In this week of toadying obsequies after the (rather late) retirement of Sir Nicholas Serota from his imperial throne at Tate, an alternative narrative (briefly) enters the minds of the mischievous.
Alone, aloof, fastidious, austere, he is sitting, suited darkly, in his office surveying, with a basilisk stare, the spreadsheets and data-sets his cowering elfin helpmeets have presented him. They step backwards towards the door bowing, afraid to meet his eyes, as he shoots freezing glances towards them. His lips soon purse in cool satisfaction. He is maybe even stroking a furry white cat. Or perhaps a PVC balloon pussy by Jeff Koons.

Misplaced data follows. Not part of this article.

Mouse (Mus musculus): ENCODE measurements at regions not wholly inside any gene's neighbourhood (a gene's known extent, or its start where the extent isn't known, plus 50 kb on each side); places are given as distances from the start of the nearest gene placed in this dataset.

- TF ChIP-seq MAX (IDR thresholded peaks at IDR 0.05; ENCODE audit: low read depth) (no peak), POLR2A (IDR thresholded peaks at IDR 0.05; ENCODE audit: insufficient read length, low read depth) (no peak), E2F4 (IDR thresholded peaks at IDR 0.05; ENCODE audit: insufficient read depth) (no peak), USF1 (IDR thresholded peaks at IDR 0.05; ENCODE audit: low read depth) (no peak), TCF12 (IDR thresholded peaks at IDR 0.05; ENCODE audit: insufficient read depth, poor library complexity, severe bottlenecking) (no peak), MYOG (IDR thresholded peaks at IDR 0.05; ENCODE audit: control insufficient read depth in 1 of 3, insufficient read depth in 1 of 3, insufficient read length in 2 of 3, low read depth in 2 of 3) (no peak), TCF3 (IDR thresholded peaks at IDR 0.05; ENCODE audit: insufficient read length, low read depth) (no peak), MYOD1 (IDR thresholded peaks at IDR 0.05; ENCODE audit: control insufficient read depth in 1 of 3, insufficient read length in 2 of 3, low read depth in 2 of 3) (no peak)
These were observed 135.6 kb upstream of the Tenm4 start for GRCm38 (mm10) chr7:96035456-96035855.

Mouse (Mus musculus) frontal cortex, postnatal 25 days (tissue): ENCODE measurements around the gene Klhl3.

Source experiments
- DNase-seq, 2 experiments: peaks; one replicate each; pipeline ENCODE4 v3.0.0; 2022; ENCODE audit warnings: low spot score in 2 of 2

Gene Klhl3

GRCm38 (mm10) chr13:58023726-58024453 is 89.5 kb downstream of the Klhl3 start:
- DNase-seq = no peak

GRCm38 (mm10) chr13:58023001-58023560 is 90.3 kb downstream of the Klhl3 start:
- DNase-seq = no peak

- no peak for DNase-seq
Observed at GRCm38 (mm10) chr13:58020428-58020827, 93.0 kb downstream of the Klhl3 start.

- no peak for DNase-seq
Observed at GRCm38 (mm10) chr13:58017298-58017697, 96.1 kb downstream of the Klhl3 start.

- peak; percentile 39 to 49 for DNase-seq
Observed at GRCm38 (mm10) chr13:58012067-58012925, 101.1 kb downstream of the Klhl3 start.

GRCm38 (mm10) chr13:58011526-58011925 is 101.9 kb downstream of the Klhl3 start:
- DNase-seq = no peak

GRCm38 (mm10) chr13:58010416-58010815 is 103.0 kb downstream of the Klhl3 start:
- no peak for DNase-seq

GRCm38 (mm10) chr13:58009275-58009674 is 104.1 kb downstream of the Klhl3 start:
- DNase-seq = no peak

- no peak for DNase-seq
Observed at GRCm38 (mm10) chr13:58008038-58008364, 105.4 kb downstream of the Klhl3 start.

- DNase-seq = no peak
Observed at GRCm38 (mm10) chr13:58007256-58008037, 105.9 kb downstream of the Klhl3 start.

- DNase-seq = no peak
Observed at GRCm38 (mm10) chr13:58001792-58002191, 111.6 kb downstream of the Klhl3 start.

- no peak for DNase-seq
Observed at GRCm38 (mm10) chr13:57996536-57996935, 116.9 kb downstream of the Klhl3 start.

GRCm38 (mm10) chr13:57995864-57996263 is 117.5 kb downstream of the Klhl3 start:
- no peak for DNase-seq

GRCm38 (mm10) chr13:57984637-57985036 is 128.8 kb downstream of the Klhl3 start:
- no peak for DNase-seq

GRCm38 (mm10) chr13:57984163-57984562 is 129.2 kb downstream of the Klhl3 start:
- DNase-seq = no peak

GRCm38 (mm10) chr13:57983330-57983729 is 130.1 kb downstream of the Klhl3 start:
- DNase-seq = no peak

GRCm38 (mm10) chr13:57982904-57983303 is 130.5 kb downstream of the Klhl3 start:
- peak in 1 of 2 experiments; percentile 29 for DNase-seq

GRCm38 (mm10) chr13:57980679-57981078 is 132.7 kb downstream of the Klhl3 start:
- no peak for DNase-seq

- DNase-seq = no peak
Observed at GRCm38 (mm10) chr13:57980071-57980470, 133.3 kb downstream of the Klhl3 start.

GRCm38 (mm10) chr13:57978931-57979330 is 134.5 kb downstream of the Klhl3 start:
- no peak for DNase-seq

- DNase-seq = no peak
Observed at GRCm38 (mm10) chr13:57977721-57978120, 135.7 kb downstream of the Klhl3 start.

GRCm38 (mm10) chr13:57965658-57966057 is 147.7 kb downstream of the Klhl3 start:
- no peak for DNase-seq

The numbers on his spreadsheets are all about attendances. And they are big numbers. Sir Nicholas — ‘Nick’ to his chums — is, or was, the great cham of the new museum religion. Here, an article of faith is that ever-higher attendances are the surest test of value. Success is a calculus of footfall. All of them, these acolytes of the museum faith, default to new building projects as a device to lure and secure more visitors. Nick has created more new buildings than most. The crowds, not the content, make you credible, at least so far as the DCMS is concerned.